It seems Google isn’t getting along with Mother Russia. According to a report by The Information, the search company is shutting down its engineering operations in the country. The Information’s sources claim the departure comes in light of upcoming new requirements for Web companies in the country. In particular, the new policies would require companies to store data about Russian citizens in data centers physically located in the country. Sales operations, however, are expected continue.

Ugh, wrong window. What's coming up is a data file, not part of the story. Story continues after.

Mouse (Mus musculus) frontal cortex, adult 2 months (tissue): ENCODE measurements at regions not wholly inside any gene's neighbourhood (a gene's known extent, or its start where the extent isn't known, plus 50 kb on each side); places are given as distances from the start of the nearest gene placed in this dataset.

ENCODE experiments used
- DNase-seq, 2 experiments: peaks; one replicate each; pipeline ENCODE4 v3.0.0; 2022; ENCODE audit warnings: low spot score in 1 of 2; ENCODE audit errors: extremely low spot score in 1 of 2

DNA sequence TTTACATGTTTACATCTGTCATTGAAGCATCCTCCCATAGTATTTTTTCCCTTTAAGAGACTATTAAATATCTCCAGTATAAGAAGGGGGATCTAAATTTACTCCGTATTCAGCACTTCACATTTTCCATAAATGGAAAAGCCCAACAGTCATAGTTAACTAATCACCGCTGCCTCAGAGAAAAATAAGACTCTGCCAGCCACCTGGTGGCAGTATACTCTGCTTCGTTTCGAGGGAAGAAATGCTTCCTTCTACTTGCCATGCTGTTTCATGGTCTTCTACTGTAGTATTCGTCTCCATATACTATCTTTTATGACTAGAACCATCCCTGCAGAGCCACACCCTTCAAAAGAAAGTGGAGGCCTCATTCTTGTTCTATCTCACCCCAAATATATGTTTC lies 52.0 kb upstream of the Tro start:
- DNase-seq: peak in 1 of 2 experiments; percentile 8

Google may be the latest tech company to pull up stakes in Russia. The online search giant is reportedly planning to shut down its Russian engineering operations, which employ roughly 50 engineers, according to The Information. The tech publication, which cites anonymous sources, adds that the Google engineers, most of whom are located in Moscow, will have the option of working with the company elsewhere. A Google spokesman issued the following statement: “We are deeply committed to our Russian users and customers and we have a dedicated team in Russia working to support them.” Google has maintained engineering operations in Russia since 2006, but the country has recently become less hospitable to foreign tech companies. Russia recently passed new laws requiring any international tech company to house data concerning Russian citizens within the country rather than in data centers located elsewhere. Russia has also been hit by a series of Western sanctions this year as a result of its conflict with Ukraine.